At PMC, our ambition is to become the leading technology service provider to the retail industry. To help achieve this goal we have invested in our own commerce platform, Graphene. With this platform we are producing fast results for our clients by rapidly delivering new solutions, leveraging existing systems and deploying new capabilities.

Graphene is flexible and scalable. It's designed to seamlessly integrate with a variety of platforms and vendors, allowing retailers to create a unified and consistent shopping experience for their customers, regardless of the channels they use. This ensures that retailers can maintain a competitive edge and meet consumers on their own terms.

What does success look like?

For the retailers embracing composable commerce, success extends beyond revenue growth.

In the example of Primark, their click-and-collect solution has enabled smaller stores to offer a broader range of products through online orders. In turn, this has enabled them to collect customer data for the first time. By integrating this data into a new CRM system, they are better equipped to enhance future customer experiences.

IT teams can also experiment more freely with composable commerce. When integration between in store and online systems is no longer a barrier, retailers can trial new innovations, whether it’s pop-up shops, hyper personalisation, or mobile retailing.

Attracting and maintaining top tech talent is another IT win when embracing composable commerce. The digital skills gap in the UK is substantial and growing rapidly, but we know that tech-savvy professionals are drawn to organisations that embrace cutting-edge solutions and foster a culture of innovation.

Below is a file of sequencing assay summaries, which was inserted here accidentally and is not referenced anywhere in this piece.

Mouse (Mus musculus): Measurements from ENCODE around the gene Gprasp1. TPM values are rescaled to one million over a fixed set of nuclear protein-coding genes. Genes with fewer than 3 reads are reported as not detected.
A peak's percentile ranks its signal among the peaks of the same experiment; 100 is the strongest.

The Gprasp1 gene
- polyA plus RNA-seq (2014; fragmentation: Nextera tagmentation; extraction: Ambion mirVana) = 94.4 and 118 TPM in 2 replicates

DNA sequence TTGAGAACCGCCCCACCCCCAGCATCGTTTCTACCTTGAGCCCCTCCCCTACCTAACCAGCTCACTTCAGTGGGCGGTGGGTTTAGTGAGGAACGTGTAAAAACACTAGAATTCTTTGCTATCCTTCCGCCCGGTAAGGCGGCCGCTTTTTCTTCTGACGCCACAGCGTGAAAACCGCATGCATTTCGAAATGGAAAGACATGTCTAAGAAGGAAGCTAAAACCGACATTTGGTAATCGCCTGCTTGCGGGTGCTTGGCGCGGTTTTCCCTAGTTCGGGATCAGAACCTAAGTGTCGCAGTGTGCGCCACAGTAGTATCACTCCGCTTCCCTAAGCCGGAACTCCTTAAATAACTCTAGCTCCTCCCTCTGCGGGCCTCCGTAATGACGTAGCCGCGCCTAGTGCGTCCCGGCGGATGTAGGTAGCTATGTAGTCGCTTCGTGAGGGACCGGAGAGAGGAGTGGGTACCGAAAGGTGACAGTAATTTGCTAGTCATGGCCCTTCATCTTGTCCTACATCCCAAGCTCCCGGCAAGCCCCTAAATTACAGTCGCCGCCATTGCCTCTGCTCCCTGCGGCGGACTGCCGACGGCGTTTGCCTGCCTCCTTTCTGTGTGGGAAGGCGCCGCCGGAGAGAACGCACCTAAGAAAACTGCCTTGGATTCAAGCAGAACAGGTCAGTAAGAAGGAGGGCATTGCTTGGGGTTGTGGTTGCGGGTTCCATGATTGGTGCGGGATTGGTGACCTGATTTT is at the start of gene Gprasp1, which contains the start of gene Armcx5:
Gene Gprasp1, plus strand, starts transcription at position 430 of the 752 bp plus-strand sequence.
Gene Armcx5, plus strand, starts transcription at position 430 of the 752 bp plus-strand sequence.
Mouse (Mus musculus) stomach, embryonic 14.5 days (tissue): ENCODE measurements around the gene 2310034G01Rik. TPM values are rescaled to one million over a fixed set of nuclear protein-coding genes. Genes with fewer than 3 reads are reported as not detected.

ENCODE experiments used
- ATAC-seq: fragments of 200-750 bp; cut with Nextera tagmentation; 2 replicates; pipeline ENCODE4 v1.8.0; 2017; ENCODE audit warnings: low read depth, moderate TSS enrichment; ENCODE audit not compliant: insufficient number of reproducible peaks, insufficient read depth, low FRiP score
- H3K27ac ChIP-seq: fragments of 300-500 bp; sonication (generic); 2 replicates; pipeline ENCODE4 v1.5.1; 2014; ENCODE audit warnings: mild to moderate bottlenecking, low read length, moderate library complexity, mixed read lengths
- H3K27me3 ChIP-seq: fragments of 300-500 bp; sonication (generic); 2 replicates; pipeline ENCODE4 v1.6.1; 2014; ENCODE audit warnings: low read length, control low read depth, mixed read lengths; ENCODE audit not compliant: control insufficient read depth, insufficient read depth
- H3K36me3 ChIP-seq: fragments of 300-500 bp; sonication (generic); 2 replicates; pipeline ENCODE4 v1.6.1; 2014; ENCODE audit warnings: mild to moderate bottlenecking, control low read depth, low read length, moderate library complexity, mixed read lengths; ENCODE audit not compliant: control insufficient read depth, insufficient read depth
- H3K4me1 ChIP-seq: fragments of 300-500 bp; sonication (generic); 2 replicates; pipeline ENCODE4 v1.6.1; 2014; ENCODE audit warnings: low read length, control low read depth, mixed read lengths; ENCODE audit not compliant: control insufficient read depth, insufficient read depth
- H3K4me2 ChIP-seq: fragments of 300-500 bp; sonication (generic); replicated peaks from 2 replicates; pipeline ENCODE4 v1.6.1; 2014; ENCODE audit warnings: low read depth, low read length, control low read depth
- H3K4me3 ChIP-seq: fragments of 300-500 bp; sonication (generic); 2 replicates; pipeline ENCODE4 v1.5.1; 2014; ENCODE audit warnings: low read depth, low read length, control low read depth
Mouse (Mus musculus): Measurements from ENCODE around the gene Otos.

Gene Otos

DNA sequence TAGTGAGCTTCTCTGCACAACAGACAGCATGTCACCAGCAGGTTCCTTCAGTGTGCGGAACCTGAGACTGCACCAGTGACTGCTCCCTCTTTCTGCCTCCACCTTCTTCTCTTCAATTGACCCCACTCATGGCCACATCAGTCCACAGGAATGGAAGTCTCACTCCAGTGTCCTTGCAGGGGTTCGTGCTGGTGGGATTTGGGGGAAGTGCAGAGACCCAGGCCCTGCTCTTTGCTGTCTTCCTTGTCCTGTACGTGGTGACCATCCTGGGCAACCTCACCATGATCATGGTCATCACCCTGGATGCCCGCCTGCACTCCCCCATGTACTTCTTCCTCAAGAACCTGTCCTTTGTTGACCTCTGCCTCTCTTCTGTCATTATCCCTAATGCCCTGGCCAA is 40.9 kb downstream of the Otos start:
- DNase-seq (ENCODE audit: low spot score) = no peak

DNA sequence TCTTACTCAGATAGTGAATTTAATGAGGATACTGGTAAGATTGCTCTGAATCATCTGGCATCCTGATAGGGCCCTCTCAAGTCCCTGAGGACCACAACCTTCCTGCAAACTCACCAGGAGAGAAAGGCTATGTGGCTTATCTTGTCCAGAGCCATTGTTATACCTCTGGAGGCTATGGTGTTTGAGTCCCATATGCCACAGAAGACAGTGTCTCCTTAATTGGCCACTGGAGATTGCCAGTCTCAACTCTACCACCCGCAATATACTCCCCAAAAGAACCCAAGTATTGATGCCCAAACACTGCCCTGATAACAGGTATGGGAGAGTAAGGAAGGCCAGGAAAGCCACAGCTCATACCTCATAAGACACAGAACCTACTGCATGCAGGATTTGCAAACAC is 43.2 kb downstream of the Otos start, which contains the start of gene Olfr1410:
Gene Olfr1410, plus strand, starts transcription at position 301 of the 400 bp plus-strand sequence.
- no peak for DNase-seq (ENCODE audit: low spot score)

Looking to the future

Composable commerce has the potential to significantly change the retail landscape. As technological infrastructure evolves, the interfaces and spaces where retailers engage with consumers will naturally transform too.

Traditional store hardware may even become obsolete, allowing stores to become experiential hubs or showrooms, enhanced by connected e-commerce capabilities. We are already seeing connected systems creating enhanced stock visibility and simplifying backroom tasks such as inventory management and stock counting.

People and direct human-to-human interactions will likely remain paramount. And, with the right digital tooling and greater transparency around a customer’s shopping habits across both physical and digital channels, composable commerce will enable staff to offer a more deeply customised experience.

One thing is clear - the power to adapt, evolve and thrive lies within the grasp of those who dare to innovate.

Simon Curtis, Chief Commerical Officer

Simon is responsible for leading PMC's Account Management, Sales and Marketing teams. He has worked extensively in the retail sector for many years, and has held several leadership roles in the retail technology industry at various organisations including TruRating, WorldPay, YESpay and ITIM. Simon brings with him a deep understanding of the retail sector and significant experience in building and leading consultative and client-centric sales, marketing, and account management teams.